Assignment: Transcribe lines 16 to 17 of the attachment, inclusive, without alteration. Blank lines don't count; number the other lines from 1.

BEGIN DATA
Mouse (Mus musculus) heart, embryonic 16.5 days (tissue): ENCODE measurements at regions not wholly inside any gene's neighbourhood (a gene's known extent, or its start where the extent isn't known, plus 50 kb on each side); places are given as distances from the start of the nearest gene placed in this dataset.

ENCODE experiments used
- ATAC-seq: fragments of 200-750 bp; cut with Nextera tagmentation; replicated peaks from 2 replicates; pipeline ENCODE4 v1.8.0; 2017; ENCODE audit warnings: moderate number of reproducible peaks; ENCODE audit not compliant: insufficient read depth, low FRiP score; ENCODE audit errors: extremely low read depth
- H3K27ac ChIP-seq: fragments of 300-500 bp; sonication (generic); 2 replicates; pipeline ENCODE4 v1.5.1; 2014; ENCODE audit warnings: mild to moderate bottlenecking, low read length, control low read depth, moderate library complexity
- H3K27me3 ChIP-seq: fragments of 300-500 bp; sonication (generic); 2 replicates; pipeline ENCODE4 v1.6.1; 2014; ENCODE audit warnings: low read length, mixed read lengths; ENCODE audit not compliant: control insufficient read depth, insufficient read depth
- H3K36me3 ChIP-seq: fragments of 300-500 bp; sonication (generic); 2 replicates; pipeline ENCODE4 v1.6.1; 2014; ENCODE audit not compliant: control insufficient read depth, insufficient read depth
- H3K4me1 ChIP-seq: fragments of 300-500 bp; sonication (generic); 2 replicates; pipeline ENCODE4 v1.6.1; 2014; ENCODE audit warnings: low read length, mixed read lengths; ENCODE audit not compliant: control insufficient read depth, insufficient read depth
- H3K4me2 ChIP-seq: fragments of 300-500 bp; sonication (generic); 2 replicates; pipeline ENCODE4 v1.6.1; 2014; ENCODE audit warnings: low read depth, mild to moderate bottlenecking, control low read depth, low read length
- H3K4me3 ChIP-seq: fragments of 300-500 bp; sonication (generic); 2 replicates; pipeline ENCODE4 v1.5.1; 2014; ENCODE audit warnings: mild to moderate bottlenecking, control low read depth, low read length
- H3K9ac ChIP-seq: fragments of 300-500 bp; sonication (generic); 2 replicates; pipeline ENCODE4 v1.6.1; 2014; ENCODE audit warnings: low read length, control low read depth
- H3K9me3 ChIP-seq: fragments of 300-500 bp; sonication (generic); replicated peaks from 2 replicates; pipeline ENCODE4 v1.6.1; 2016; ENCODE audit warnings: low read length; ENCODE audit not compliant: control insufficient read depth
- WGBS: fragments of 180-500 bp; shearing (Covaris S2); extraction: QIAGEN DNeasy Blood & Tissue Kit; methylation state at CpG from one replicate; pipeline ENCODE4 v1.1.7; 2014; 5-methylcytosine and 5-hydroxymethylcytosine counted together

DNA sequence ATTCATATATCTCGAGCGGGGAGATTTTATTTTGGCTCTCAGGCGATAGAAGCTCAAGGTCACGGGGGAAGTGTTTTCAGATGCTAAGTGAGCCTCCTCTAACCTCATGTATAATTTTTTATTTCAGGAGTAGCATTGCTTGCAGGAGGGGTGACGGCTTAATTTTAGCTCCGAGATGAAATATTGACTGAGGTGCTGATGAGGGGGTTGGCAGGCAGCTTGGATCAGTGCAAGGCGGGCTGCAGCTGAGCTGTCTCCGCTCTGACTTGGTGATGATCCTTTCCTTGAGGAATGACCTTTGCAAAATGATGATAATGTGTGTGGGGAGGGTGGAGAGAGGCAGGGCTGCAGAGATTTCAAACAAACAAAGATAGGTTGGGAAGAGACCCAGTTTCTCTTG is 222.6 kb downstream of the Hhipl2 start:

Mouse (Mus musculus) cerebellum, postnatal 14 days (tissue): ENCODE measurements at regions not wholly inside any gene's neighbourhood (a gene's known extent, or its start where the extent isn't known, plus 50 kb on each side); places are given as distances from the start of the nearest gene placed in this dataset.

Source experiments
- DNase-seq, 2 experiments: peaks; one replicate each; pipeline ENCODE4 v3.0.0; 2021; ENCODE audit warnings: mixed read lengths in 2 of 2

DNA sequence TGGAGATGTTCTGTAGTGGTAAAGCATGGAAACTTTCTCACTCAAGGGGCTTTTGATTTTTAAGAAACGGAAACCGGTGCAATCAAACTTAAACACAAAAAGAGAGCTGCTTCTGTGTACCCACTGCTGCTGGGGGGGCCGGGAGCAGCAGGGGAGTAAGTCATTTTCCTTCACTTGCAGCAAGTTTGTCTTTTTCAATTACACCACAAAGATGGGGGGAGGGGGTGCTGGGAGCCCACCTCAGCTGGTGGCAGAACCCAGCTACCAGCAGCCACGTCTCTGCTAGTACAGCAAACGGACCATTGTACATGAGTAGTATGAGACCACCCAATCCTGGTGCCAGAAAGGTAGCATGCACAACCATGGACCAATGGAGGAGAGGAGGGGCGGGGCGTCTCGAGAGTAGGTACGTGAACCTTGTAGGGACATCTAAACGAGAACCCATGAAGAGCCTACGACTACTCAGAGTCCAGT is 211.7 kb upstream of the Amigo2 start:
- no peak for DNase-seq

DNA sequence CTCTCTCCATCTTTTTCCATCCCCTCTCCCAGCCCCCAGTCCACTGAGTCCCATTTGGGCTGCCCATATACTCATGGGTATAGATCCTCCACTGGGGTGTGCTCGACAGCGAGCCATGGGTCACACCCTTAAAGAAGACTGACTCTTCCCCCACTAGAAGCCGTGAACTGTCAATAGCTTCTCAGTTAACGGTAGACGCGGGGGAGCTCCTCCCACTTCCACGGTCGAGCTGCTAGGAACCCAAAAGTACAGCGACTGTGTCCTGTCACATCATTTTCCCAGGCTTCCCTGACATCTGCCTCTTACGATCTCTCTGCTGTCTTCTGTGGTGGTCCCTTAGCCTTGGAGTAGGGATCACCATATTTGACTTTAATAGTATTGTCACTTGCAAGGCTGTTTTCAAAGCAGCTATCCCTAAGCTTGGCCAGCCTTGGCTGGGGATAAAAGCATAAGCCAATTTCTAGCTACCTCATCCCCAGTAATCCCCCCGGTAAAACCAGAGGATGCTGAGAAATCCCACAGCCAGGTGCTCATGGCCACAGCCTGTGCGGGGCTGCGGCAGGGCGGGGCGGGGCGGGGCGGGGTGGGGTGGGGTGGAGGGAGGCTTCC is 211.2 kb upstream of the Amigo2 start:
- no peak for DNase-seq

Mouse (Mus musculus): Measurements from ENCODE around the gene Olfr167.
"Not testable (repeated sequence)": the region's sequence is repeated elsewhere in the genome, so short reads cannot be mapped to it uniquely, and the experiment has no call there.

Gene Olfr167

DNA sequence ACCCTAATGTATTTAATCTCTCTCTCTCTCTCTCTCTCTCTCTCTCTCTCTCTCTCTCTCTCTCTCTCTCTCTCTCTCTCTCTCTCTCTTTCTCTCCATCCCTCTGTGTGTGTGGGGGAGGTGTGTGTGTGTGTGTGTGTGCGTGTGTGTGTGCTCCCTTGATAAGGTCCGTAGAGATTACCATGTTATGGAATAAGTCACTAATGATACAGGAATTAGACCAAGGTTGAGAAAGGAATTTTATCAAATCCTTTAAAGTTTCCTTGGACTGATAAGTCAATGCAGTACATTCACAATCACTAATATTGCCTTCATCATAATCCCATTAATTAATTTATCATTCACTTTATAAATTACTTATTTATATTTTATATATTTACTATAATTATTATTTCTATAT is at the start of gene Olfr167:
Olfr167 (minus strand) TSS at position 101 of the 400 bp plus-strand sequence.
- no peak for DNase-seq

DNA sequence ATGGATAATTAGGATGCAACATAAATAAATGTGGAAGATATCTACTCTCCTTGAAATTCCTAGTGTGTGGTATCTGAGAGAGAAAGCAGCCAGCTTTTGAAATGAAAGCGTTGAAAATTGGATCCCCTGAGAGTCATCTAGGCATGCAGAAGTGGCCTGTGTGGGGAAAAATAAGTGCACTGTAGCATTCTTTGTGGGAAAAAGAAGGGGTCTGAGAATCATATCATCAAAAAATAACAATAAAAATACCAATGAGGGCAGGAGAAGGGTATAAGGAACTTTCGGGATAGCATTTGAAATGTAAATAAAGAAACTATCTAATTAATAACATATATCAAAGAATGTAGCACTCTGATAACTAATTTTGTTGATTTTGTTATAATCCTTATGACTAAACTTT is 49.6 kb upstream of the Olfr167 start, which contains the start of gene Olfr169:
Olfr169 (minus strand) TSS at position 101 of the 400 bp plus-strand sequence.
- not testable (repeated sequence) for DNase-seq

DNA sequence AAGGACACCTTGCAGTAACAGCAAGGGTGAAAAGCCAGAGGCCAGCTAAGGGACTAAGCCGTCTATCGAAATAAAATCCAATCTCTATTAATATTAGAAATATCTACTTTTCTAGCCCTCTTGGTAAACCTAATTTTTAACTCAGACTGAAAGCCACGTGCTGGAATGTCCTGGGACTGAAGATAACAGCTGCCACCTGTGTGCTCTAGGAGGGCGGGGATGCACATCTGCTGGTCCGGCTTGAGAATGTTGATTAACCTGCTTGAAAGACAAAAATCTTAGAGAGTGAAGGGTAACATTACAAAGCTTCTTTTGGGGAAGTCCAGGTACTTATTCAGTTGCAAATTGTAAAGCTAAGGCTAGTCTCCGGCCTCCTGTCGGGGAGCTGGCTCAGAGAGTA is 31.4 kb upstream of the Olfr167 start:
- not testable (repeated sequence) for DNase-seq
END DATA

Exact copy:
- DNase-seq, 2 experiments: peaks; one replicate each; pipeline ENCODE4 v3.0.0; 2021; ENCODE audit warnings: mixed read lengths in 2 of 2

DNA sequence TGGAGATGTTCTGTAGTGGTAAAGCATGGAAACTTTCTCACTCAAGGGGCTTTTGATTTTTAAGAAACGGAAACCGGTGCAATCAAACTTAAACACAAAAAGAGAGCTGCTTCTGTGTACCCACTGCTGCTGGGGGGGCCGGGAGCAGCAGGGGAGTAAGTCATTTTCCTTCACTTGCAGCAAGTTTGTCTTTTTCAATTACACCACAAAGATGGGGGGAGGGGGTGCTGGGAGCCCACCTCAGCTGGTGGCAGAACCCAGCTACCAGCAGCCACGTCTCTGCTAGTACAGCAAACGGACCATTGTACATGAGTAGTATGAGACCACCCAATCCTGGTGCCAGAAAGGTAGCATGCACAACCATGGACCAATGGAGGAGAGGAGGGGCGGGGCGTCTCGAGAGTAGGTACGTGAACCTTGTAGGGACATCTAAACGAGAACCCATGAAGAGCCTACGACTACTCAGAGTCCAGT is 211.7 kb upstream of the Amigo2 start: